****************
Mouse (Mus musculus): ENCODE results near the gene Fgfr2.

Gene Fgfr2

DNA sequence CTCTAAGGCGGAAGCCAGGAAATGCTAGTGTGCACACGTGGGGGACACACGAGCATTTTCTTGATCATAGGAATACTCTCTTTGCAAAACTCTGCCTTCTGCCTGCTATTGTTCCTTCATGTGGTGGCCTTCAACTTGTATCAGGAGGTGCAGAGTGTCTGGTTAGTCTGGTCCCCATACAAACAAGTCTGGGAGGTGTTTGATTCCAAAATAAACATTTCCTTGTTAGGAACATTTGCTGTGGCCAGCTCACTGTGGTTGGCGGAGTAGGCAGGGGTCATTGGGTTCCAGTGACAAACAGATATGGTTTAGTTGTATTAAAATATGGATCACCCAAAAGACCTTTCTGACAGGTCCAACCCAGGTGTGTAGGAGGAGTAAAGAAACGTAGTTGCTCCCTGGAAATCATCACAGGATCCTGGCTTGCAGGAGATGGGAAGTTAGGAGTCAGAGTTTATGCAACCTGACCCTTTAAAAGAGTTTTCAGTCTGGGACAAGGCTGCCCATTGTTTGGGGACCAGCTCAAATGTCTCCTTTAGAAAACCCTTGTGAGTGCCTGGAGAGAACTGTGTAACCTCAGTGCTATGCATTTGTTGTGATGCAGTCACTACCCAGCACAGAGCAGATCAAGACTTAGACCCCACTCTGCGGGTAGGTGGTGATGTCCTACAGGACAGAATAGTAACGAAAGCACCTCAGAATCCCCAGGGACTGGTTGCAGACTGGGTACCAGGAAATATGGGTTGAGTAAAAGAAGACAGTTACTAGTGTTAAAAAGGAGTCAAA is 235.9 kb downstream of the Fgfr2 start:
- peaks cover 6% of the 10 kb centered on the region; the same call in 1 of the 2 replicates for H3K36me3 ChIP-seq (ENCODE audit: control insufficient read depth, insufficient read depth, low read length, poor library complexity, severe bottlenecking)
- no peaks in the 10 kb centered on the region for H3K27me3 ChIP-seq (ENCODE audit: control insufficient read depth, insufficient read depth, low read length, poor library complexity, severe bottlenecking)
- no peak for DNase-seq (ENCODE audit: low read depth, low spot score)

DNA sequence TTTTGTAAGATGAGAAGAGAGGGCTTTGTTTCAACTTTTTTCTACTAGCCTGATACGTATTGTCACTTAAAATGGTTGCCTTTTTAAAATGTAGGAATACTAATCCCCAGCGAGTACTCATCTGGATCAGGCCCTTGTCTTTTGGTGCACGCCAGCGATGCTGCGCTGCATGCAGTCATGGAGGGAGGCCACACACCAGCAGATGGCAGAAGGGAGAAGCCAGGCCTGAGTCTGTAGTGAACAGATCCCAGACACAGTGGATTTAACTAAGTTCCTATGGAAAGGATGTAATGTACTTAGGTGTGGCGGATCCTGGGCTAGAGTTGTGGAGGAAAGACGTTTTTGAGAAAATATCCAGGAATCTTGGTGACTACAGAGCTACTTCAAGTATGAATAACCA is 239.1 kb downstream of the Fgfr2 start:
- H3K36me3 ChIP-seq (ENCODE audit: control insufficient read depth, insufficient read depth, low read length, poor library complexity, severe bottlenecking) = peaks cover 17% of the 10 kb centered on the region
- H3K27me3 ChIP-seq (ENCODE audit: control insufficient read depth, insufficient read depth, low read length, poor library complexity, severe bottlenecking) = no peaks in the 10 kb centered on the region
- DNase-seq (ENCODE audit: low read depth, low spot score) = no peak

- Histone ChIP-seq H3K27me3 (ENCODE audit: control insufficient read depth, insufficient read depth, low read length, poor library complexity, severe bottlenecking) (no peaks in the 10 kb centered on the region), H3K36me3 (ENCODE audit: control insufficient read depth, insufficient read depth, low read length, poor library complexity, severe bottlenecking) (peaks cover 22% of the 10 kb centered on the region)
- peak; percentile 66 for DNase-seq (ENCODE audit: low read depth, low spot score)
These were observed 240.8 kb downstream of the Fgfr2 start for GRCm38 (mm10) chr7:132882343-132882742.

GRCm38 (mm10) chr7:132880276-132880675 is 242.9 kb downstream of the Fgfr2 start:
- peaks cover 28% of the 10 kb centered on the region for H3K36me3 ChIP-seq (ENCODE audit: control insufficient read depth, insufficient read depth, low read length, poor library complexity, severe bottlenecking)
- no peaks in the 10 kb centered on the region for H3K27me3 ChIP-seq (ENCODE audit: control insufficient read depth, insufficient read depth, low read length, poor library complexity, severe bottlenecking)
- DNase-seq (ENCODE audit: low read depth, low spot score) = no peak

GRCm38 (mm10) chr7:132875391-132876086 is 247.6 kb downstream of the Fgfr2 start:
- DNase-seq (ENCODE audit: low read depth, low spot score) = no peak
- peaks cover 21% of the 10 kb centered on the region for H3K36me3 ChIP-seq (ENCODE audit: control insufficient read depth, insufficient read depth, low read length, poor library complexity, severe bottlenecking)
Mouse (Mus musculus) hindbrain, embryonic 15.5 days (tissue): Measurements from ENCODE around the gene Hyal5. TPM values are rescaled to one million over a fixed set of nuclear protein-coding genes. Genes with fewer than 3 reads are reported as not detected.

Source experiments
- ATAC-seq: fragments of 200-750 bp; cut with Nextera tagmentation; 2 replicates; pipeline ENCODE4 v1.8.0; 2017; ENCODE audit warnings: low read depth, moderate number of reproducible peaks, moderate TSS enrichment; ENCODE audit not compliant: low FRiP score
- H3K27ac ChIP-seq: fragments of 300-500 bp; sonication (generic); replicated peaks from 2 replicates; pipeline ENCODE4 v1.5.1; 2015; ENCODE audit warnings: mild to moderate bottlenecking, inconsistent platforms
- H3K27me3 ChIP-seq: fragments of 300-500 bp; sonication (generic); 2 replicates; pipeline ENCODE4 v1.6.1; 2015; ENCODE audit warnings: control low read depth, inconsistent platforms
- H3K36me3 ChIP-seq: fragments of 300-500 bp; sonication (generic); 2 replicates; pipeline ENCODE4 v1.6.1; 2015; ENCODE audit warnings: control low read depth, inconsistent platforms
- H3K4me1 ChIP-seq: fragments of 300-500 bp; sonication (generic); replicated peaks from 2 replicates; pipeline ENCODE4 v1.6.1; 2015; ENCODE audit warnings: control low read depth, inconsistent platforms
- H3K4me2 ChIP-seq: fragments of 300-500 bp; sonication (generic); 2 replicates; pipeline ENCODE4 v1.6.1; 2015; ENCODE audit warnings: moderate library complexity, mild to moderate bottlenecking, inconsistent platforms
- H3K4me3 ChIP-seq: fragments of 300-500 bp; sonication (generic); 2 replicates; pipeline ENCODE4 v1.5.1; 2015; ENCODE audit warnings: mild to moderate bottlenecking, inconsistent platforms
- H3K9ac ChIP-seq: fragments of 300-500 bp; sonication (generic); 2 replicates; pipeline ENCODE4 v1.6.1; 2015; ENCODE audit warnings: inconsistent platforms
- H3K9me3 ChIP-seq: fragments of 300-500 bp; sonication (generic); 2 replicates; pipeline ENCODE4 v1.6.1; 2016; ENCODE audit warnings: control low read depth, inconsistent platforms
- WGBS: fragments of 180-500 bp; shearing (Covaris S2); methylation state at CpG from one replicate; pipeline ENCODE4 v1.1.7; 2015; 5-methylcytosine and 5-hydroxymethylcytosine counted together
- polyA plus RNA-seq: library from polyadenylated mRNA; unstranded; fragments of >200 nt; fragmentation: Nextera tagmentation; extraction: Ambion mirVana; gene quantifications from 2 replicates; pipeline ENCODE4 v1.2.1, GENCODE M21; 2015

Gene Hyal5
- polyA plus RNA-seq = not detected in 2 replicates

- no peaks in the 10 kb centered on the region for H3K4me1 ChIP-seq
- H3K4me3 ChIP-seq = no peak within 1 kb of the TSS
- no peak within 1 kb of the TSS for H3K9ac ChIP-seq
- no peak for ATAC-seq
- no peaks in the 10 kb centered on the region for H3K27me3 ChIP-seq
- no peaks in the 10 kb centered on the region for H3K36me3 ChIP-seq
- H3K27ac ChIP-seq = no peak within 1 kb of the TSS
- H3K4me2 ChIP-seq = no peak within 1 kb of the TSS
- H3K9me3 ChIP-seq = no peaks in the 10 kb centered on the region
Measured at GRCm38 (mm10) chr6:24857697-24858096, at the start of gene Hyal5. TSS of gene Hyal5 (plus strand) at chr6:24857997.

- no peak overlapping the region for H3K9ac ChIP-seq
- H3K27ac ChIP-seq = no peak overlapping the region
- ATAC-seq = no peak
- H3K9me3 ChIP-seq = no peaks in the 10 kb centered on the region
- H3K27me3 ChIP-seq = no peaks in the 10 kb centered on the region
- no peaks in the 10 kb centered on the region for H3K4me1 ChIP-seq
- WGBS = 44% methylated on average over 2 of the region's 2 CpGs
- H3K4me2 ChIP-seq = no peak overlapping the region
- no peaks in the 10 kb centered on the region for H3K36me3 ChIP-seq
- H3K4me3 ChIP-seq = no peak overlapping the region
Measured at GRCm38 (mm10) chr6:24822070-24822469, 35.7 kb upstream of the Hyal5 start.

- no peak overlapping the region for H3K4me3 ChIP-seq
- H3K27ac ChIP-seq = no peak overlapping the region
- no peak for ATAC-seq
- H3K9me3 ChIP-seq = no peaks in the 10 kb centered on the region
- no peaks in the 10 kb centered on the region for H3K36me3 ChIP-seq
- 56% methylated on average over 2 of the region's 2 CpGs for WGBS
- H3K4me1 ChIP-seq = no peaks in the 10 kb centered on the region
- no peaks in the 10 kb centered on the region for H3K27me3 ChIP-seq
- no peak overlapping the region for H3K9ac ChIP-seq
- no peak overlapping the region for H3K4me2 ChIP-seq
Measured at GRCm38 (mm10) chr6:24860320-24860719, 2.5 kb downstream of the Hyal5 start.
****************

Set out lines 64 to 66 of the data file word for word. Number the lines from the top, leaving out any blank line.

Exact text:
- no peaks in the 10 kb centered on the region for H3K27me3 ChIP-seq
- no peak overlapping the region for H3K9ac ChIP-seq
- no peak overlapping the region for H3K4me2 ChIP-seq